I arrived in Florence for two full days, my last days in Italy before flying back to the United States. I was hoping for a low-key visit, which can be a challenge in crowded and hectic Florence. I planned to wander the streets, explore the markets, hang out in the Oltrarno side of town, sip cappuccino outdoors, and soak up the atmosphere of Florence. I didn’t plan to do any of the large museums but thought I might stop by the Bargello, my favorite of all the museums in Florence.
As it turned out, the Bargello was closed both days and the weather turned wet and windy (the beginning of the terrible storms that ravaged Italy in late October/early November). Flexibility is a must when traveling - no whining about rain or unexpected closings allowed! With a little adjustment in plans, my rainy visit in Florence turned out to be most enjoyable, beginning with a memorable Sunday morning.
After waking up to the sound of rain and church bells, I had a relaxed breakfast at my hotel (already a great day). Then, umbrella in hand, it was off to the Duomo (officially the Cattedrale di Santa Maria del Fiore). The most famous landmark in Florence, approaching it from any direction is unforgettable. How can such majesty sit just up a city street? It looms large over shops and cafes, daring anyone to forget, even for a moment, that they are in Florence.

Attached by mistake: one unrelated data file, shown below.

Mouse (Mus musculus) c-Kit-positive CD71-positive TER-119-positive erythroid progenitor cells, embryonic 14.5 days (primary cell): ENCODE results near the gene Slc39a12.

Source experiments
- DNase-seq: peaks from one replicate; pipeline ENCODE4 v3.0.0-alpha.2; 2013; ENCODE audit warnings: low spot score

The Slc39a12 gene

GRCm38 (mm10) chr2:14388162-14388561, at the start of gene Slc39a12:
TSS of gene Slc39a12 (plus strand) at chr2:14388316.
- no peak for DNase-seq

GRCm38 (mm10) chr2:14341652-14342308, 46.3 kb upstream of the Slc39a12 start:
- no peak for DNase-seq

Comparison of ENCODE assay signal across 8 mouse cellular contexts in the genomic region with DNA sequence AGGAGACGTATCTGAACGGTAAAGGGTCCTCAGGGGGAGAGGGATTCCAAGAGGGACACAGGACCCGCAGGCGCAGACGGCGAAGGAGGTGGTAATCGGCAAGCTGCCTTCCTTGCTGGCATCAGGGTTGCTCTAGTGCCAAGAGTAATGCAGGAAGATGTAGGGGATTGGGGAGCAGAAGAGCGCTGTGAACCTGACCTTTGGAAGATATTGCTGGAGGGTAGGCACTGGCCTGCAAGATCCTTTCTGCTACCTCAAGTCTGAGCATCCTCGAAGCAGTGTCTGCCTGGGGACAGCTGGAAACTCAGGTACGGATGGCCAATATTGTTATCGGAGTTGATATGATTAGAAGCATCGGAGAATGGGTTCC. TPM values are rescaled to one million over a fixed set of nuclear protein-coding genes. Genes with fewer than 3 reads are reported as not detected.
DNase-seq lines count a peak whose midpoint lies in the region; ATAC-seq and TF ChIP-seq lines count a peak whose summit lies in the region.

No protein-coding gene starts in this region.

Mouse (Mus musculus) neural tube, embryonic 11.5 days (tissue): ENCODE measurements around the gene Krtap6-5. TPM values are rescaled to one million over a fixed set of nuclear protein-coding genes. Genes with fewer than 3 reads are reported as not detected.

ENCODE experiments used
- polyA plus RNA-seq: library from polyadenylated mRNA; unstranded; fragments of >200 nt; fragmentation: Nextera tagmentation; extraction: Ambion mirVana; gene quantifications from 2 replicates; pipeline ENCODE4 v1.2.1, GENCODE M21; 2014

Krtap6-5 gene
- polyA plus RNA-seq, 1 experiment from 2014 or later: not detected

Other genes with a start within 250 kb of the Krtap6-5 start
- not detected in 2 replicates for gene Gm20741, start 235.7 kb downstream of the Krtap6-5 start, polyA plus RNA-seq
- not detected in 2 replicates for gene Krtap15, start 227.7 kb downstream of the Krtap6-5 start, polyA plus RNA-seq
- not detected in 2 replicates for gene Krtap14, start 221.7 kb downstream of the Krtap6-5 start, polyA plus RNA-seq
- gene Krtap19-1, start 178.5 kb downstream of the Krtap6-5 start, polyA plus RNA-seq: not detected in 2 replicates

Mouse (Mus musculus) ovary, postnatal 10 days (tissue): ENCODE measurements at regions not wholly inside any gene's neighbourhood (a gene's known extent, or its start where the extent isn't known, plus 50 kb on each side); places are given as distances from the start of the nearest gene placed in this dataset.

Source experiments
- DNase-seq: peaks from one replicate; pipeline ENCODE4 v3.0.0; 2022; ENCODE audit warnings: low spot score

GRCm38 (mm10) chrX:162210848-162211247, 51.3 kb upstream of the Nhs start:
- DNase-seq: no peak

Up close, the Duomo is even more impressive. The cathedral itself is huge - long and tall and capped with its famous dome. The elaborate facade is marble - in green, white, and soft pink - and full of carvings, statues, decoration, ornate windows and carved doors under elaborate arches.
The tall campanile (bell tower) and adjacent octagonal baptistery are also dressed in marble. What a feast for the eyes (though like all feasts, it can leave you reeling trying to digest it all).
The cathedral is a huge tourist draw and there are usually long lines to enter. But on Sunday mornings, it is open only to those attending Mass - an ideal way to experience this church.
As I entered, a small service (the Lodo mattitini - morning lauds) was being chanted in a side chapel. Is anything more peaceful then the sound of Gregorian chant? As that service ended, the 10:30 a.m. Mass began. Rather than sitting out in the large church, attendees were invited to come up to the area surrounding the main altar, just beneath the dome.
The service began with organ music filling the cathedral, the sound and vibration making the music one with body and soul. The Mass itself (a cultural experience even for the non-religious, as well as a good way to practice Italian comprehension) was beautiful with prayer, incense, music and chorus. And all the while I sat under Brunelleschi’s dome - soaring high above the altar, with its majestic painted cupola.
It sure seemed like a glimpse of heaven to me. -post by JMB